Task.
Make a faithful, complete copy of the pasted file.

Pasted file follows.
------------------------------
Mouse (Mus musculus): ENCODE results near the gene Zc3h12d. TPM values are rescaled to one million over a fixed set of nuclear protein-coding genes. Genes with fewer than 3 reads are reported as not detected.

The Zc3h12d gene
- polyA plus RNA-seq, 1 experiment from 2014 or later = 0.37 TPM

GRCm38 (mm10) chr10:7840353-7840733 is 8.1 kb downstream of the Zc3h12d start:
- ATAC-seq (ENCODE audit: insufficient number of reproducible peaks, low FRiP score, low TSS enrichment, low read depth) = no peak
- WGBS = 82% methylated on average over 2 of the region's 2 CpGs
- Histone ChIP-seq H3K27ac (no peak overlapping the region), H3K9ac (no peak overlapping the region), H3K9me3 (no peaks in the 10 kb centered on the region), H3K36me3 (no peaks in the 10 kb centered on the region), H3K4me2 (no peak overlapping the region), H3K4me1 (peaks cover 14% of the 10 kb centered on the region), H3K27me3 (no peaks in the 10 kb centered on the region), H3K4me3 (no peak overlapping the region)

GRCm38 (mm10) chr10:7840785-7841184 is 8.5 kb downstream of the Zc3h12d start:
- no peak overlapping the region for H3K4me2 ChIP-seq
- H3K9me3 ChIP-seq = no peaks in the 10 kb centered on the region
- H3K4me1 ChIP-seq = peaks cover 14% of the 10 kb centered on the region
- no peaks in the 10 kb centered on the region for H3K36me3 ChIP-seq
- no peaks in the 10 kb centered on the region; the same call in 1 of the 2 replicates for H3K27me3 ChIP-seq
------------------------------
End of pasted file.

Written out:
Mouse (Mus musculus): ENCODE results near the gene Zc3h12d. TPM values are rescaled to one million over a fixed set of nuclear protein-coding genes. Genes with fewer than 3 reads are reported as not detected.

The Zc3h12d gene
- polyA plus RNA-seq, 1 experiment from 2014 or later = 0.37 TPM

GRCm38 (mm10) chr10:7840353-7840733 is 8.1 kb downstream of the Zc3h12d start:
- ATAC-seq (ENCODE audit: insufficient number of reproducible peaks, low FRiP score, low TSS enrichment, low read depth) = no peak
- WGBS = 82% methylated on average over 2 of the region's 2 CpGs
- Histone ChIP-seq H3K27ac (no peak overlapping the region), H3K9ac (no peak overlapping the region), H3K9me3 (no peaks in the 10 kb centered on the region), H3K36me3 (no peaks in the 10 kb centered on the region), H3K4me2 (no peak overlapping the region), H3K4me1 (peaks cover 14% of the 10 kb centered on the region), H3K27me3 (no peaks in the 10 kb centered on the region), H3K4me3 (no peak overlapping the region)

GRCm38 (mm10) chr10:7840785-7841184 is 8.5 kb downstream of the Zc3h12d start:
- no peak overlapping the region for H3K4me2 ChIP-seq
- H3K9me3 ChIP-seq = no peaks in the 10 kb centered on the region
- H3K4me1 ChIP-seq = peaks cover 14% of the 10 kb centered on the region
- no peaks in the 10 kb centered on the region for H3K36me3 ChIP-seq
- no peaks in the 10 kb centered on the region; the same call in 1 of the 2 replicates for H3K27me3 ChIP-seq